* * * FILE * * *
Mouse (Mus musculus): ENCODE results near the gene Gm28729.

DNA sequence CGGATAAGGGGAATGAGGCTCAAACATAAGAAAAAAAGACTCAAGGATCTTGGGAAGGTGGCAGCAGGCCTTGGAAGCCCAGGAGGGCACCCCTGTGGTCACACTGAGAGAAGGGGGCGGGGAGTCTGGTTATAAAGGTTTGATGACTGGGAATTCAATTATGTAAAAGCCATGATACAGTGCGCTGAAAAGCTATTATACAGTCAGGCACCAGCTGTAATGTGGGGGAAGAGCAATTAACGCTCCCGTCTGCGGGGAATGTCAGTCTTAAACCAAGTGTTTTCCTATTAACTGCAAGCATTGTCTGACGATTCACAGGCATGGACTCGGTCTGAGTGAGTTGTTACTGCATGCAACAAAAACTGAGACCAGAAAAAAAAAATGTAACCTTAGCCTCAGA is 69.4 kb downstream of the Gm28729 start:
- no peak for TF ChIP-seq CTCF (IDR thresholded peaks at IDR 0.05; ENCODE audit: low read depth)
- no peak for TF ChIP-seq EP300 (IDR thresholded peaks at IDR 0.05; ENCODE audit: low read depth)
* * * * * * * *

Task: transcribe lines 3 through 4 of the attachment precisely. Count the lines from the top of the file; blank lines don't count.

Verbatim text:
- no peak for TF ChIP-seq CTCF (IDR thresholded peaks at IDR 0.05; ENCODE audit: low read depth)
- no peak for TF ChIP-seq EP300 (IDR thresholded peaks at IDR 0.05; ENCODE audit: low read depth)